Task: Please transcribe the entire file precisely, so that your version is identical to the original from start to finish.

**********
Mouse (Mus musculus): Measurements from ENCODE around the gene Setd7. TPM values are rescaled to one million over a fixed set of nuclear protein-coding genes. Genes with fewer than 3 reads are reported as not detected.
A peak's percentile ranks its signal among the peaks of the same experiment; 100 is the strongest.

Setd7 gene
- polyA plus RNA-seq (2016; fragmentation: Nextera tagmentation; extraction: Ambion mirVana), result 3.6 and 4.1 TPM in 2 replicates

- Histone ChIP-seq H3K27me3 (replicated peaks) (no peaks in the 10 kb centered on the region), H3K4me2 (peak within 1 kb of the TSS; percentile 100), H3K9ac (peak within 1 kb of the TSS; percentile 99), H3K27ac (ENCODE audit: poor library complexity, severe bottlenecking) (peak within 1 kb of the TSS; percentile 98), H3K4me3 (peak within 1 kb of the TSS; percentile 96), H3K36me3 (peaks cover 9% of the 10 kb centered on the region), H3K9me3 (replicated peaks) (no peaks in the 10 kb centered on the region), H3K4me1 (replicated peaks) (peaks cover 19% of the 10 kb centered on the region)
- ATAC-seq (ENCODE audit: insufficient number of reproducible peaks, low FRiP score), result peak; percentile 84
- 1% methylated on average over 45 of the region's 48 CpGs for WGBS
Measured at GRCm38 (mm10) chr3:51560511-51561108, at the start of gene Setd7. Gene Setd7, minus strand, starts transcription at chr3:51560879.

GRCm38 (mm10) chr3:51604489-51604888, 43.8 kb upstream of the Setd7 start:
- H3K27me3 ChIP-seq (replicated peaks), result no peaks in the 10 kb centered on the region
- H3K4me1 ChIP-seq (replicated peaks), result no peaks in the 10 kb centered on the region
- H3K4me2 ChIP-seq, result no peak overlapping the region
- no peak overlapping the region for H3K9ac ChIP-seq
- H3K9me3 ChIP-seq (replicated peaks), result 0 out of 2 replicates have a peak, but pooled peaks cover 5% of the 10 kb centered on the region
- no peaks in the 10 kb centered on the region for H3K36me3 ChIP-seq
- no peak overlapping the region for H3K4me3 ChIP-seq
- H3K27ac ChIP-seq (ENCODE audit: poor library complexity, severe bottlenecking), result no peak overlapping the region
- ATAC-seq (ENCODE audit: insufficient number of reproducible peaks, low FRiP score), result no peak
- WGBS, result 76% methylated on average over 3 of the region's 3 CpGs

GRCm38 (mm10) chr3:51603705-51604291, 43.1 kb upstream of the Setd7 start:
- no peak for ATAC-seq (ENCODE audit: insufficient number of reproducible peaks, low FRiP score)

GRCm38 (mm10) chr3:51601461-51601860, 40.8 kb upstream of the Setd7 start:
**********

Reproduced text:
Mouse (Mus musculus): Measurements from ENCODE around the gene Setd7. TPM values are rescaled to one million over a fixed set of nuclear protein-coding genes. Genes with fewer than 3 reads are reported as not detected.
A peak's percentile ranks its signal among the peaks of the same experiment; 100 is the strongest.

Setd7 gene
- polyA plus RNA-seq (2016; fragmentation: Nextera tagmentation; extraction: Ambion mirVana), result 3.6 and 4.1 TPM in 2 replicates

- Histone ChIP-seq H3K27me3 (replicated peaks) (no peaks in the 10 kb centered on the region), H3K4me2 (peak within 1 kb of the TSS; percentile 100), H3K9ac (peak within 1 kb of the TSS; percentile 99), H3K27ac (ENCODE audit: poor library complexity, severe bottlenecking) (peak within 1 kb of the TSS; percentile 98), H3K4me3 (peak within 1 kb of the TSS; percentile 96), H3K36me3 (peaks cover 9% of the 10 kb centered on the region), H3K9me3 (replicated peaks) (no peaks in the 10 kb centered on the region), H3K4me1 (replicated peaks) (peaks cover 19% of the 10 kb centered on the region)
- ATAC-seq (ENCODE audit: insufficient number of reproducible peaks, low FRiP score), result peak; percentile 84
- 1% methylated on average over 45 of the region's 48 CpGs for WGBS
Measured at GRCm38 (mm10) chr3:51560511-51561108, at the start of gene Setd7. Gene Setd7, minus strand, starts transcription at chr3:51560879.

GRCm38 (mm10) chr3:51604489-51604888, 43.8 kb upstream of the Setd7 start:
- H3K27me3 ChIP-seq (replicated peaks), result no peaks in the 10 kb centered on the region
- H3K4me1 ChIP-seq (replicated peaks), result no peaks in the 10 kb centered on the region
- H3K4me2 ChIP-seq, result no peak overlapping the region
- no peak overlapping the region for H3K9ac ChIP-seq
- H3K9me3 ChIP-seq (replicated peaks), result 0 out of 2 replicates have a peak, but pooled peaks cover 5% of the 10 kb centered on the region
- no peaks in the 10 kb centered on the region for H3K36me3 ChIP-seq
- no peak overlapping the region for H3K4me3 ChIP-seq
- H3K27ac ChIP-seq (ENCODE audit: poor library complexity, severe bottlenecking), result no peak overlapping the region
- ATAC-seq (ENCODE audit: insufficient number of reproducible peaks, low FRiP score), result no peak
- WGBS, result 76% methylated on average over 3 of the region's 3 CpGs

GRCm38 (mm10) chr3:51603705-51604291, 43.1 kb upstream of the Setd7 start:
- no peak for ATAC-seq (ENCODE audit: insufficient number of reproducible peaks, low FRiP score)

GRCm38 (mm10) chr3:51601461-51601860, 40.8 kb upstream of the Setd7 start: